Preventing Elder Abuse Requires an Integrated Approach

By Brian Payne

One evening a nursing home resident was found in her room, barely breathing, with a washcloth jammed in, her tracheotomy mask. After beginning their investigation of this incident, authorities learned that the woman had experienced a number of horrific acts at the hands of an scrupulous aide.

Among other things, whenever the resident’s family members would visit, they would leave a note on a chalkboard in her room stating, “Terri, we love you.” The aide always erased the message as soon as the family left. Fellow employees also told investigators how the aide would flip pictures of the woman’s loved ones facedown, effectively eliminating her ability to see her treasured photos.

I came across the official report of this case while I was working on a research project about strategies to reduce misconduct in nursing homes. This older woman was not alone in experiencing physical and emotional abuse. Depending on how we define abuse, estimates suggest that anywhere from 500,000 to 2 million people each year are victims of what has come to be called “elder abuse.”

A lack of understanding about elder abuse has made the plight of elderly victims even more troublesome. In my book Crime and Elder Abuse: An Integrated Perspective, I address the problem of elder abuse from an interdisciplinary perspective, arguing for an integrated response system.

Understanding elder abuse from an interdisciplinary, integrated perspective requires that misconceptions about the victimization of elderly people be corrected. Three general myths that continue to hinder effective intervention in elder abuse cases have to do with the extent of the problem, the nature of elder abuse and appropriate remedies to prevent future misconduct.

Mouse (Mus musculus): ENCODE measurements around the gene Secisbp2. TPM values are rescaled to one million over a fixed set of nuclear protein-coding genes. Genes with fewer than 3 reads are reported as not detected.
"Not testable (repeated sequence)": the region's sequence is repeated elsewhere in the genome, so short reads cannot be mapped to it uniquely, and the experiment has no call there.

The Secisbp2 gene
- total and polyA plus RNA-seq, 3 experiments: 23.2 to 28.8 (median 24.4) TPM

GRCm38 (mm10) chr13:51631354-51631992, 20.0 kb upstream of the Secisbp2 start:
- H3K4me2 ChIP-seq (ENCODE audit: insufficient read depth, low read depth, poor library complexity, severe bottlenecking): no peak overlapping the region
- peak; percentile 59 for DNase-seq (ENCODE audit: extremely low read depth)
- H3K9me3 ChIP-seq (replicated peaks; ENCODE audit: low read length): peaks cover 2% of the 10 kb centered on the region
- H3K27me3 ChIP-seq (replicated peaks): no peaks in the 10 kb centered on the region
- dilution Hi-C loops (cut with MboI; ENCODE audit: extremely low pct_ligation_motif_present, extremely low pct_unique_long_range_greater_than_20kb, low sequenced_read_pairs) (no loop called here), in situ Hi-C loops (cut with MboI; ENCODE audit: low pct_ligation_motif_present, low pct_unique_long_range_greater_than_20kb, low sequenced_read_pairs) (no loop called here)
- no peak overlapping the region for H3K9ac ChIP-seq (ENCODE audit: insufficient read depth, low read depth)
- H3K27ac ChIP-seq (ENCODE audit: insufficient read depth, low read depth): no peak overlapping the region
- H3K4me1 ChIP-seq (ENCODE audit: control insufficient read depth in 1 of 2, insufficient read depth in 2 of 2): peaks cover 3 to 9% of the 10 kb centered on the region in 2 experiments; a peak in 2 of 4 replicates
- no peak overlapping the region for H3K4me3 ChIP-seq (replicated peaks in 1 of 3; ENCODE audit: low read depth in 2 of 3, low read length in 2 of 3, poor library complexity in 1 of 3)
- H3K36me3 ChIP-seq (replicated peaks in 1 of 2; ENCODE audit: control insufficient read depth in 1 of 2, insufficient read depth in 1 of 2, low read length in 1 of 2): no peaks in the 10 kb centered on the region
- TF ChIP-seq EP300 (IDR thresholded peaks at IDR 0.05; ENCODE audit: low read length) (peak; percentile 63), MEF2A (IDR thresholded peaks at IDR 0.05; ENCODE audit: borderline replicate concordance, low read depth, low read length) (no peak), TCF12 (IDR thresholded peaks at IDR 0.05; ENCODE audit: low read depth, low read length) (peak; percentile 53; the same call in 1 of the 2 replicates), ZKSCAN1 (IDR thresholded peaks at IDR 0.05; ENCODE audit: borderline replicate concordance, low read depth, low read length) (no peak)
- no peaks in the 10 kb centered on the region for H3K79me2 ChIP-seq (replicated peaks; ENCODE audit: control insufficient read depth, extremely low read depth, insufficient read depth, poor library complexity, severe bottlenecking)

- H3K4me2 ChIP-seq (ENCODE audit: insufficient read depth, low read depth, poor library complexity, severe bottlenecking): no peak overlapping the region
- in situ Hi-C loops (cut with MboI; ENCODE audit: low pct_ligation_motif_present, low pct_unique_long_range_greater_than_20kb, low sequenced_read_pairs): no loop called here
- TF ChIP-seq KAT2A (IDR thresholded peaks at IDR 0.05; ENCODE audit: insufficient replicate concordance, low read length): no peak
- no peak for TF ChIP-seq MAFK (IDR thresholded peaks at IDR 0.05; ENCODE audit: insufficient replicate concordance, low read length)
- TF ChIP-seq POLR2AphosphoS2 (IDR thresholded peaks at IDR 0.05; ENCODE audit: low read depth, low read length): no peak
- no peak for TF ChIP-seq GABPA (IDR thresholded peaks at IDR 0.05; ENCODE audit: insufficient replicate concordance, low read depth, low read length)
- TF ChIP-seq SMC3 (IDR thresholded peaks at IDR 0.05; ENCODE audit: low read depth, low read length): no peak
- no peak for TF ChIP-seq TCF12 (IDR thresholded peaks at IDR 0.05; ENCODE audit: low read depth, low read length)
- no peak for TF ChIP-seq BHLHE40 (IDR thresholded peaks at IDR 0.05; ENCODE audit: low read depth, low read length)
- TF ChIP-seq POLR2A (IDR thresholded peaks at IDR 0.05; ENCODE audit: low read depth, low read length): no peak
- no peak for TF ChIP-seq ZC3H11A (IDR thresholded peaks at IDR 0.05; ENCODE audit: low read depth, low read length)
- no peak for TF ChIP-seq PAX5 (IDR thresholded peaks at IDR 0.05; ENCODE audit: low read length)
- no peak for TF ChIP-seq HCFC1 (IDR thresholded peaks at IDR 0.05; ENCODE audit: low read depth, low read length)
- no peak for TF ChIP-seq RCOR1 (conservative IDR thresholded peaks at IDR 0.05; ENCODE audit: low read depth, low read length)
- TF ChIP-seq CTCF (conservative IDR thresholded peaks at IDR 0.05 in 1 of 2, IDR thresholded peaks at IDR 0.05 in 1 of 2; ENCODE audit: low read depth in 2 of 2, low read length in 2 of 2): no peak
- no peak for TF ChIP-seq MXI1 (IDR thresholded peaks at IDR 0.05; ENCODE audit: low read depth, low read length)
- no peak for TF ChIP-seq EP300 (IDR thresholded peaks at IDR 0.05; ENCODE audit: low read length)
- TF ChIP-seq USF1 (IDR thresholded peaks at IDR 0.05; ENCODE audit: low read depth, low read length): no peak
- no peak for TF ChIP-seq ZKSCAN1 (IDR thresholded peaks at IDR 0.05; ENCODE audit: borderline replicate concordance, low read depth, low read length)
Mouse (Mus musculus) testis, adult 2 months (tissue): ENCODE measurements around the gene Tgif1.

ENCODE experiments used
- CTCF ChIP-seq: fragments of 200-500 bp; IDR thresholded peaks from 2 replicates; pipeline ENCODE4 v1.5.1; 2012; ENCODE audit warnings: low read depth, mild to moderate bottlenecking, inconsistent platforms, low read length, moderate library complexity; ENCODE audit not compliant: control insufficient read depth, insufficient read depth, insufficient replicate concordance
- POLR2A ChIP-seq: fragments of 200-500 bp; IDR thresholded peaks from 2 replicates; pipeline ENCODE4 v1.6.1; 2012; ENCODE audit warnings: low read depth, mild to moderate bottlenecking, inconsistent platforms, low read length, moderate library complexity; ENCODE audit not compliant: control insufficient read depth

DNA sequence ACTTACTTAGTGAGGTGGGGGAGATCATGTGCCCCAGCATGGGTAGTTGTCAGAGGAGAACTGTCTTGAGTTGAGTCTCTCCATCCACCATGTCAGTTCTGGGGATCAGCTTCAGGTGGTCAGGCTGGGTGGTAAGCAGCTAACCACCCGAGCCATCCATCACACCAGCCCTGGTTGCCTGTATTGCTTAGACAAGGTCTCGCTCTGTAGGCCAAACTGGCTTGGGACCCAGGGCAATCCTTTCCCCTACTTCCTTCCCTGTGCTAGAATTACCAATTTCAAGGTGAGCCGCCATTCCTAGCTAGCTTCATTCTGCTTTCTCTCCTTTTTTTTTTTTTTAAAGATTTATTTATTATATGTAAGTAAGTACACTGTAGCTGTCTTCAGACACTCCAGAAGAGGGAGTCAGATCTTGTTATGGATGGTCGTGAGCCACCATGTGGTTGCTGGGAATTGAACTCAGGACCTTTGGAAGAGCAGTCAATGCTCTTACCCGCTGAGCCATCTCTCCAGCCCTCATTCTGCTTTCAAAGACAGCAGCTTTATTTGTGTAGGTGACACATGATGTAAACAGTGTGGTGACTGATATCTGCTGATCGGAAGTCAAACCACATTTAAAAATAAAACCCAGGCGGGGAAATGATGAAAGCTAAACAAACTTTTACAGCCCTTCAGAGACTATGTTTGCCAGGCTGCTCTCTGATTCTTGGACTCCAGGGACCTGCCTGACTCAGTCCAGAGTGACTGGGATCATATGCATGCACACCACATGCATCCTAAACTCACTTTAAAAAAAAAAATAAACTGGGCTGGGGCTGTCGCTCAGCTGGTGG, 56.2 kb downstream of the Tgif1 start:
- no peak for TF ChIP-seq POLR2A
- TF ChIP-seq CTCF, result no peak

Myths About the Extent of Elder Abuse
In terms of misunderstanding the extent of elder abuse, a tendency exists to dismiss the problem of victimization among the elderly population because the crime rate is considered extremely low. Official statistics tend to support this assumption.

Estimates from the Bureau of Justice Statistics suggest that the violent crime rate is 17 times higher for people 18 to 21 years of age than it is for those 65 or over. In these estimates, violent crimes include murder, robbery, rape and aggravated assault. A similar pattern arises with property crimes – older people appear to be far less likely to be victims than the younger population.

Statistics such as these support the contention that victimization is not a major problem for the elderly. These figures cannot be used to gauge the true extent of victimization among the older population, in part, because the estimates generally come from reports made to the police or some other government agency.